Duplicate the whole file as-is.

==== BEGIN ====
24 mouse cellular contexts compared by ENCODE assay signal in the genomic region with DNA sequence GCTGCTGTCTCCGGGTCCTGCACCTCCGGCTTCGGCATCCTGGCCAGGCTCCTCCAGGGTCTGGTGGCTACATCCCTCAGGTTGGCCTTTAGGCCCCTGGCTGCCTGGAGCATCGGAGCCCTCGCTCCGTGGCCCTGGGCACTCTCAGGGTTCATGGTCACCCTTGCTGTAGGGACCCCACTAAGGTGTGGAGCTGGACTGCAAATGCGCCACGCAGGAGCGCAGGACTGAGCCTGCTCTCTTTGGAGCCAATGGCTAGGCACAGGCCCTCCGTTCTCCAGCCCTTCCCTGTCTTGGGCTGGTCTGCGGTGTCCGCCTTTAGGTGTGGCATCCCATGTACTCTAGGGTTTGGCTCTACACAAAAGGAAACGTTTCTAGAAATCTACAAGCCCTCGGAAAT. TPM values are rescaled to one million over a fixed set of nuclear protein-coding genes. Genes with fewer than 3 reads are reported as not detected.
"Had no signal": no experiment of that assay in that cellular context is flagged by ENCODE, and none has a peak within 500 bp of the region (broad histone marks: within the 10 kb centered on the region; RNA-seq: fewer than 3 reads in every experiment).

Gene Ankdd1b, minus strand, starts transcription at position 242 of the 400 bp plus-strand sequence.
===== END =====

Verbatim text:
24 mouse cellular contexts compared by ENCODE assay signal in the genomic region with DNA sequence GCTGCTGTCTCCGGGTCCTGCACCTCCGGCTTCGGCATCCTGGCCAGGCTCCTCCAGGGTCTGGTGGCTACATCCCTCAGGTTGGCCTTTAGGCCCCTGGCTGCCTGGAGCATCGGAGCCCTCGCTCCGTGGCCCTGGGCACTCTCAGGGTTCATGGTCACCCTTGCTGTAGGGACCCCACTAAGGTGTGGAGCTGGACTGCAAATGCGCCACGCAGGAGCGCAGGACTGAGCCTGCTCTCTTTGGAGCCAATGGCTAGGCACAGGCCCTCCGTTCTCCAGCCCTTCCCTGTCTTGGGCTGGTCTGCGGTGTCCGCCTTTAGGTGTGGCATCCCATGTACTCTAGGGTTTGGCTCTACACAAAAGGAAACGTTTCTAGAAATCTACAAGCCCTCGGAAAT. TPM values are rescaled to one million over a fixed set of nuclear protein-coding genes. Genes with fewer than 3 reads are reported as not detected.
"Had no signal": no experiment of that assay in that cellular context is flagged by ENCODE, and none has a peak within 500 bp of the region (broad histone marks: within the 10 kb centered on the region; RNA-seq: fewer than 3 reads in every experiment).

Gene Ankdd1b, minus strand, starts transcription at position 242 of the 400 bp plus-strand sequence.